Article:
Viewpoint

The Lottery: Imagination is Worth the $10

We (Becky and I) bought $10 worth of lottery tickets. As most sites have posted, we have a better chance of being bit by a shark, attacked by a vending machine or struck by lightning. My personal favorite is I am 52 million times more likely to pick a perfect NCAA bracket than win the jackpot.

We might not win, but just playing and imagining all the things you COULD do is worth the $10 to me.

I started to think, why does it take a large jackpot to have my mind consider all the possibilities good fortune could bring. I am going to continue to think successful, positive and forward-thinking thoughts even after the lottery. Being in the right frame of mind can bring more to life than money (although cash would be nice).

Money won’t bring guaranteed happiness…I know that. Positive thoughts, a rich imagination and the belief that anything can be accomplished WILL bring guaranteed happiness. There is a 1 in 1 chance of that happening.

Good luck to all lottery players out there!

Later,

Derek

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Kony 2012 – Social Movement

I watched the video. I was moved by the story. I was also moved by the way it was done.

The Kony 2012 story is a sad one; an individual, Joseph Kony, is cruel, heartless person stealing children, placing them into his army to advocate for brutality against humanity. I don’t want this for my world, nor my children’s world. If you haven’t already, I urge you to Kony 2012┬áto better understand the story. You can form your own opinion and act however you feel appropriate to the situation. I just want to do my part by sharing. Brought to you by the activist group, Invisible Children.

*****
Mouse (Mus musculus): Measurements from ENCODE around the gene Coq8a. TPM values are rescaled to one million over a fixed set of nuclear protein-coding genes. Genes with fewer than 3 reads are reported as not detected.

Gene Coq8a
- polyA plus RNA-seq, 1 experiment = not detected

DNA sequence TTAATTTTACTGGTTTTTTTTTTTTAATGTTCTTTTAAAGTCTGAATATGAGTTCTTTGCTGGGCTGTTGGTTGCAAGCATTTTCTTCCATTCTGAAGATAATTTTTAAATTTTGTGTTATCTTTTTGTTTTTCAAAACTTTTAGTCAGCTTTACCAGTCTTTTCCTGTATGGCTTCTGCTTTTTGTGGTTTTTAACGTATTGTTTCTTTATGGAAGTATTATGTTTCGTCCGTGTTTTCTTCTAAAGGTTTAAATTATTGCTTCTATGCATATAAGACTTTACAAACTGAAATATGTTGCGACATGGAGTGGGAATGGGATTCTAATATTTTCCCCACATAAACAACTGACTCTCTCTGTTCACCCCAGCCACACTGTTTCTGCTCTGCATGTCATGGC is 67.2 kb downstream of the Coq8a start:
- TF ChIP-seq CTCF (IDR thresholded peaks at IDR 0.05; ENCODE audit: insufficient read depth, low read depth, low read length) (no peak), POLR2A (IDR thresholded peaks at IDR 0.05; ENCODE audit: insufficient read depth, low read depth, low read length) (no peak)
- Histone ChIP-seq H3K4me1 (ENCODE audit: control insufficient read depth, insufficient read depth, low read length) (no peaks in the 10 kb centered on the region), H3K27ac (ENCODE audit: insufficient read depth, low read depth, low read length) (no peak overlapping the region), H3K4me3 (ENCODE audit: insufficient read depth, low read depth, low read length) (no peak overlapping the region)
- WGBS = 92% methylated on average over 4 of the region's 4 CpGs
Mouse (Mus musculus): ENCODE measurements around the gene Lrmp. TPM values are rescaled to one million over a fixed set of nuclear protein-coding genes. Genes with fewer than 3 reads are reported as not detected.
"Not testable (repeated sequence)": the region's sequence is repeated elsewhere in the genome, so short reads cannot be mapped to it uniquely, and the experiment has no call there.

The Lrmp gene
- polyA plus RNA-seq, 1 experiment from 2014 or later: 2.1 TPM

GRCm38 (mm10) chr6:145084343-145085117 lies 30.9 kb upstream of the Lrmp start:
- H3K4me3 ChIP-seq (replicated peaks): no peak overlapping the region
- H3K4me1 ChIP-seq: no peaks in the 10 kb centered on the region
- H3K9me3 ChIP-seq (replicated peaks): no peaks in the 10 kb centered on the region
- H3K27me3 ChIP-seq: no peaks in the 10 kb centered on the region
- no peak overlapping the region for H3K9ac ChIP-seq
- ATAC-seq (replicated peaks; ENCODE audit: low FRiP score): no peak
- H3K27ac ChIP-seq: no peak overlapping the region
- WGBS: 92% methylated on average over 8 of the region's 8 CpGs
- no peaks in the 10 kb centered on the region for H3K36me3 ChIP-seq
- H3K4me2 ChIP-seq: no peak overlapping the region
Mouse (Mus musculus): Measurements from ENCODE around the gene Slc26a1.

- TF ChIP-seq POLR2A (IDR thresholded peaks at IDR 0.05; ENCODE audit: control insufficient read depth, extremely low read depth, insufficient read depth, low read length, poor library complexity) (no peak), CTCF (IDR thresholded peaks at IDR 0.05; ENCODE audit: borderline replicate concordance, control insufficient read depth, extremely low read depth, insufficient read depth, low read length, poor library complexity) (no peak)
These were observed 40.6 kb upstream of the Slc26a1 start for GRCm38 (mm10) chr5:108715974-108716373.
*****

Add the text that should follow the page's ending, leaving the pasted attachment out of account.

Now, the sharing aspect of this video is what really captured my attention. Since its release on 3/6/12, the video has been viewed over 65 million times. The story has captured the thoughts and actions of many young (and old) Americans. The video is aiming for a ‘blanket’ approach to make Joseph Kony famous on the night of April 20th, 2012. To do so, the Invisible Children are making an ‘Action Kit’ available for sale as well as monthly donations.

I’m undecided whether I will contribute financially to this movement, but I am contributing socially. I find it amazing how Facebook, Twitter and other sites, like WordPress, bring down borders and make the world a ‘community’. The Kony 2012 movement could be a framework for how people “get things done” in this world. I’ll be watching through the appropriate channels by Following and Liking the Invisible Children social media pages.

Here’s to starting a movement…and believing it can happen.

Later,

Derek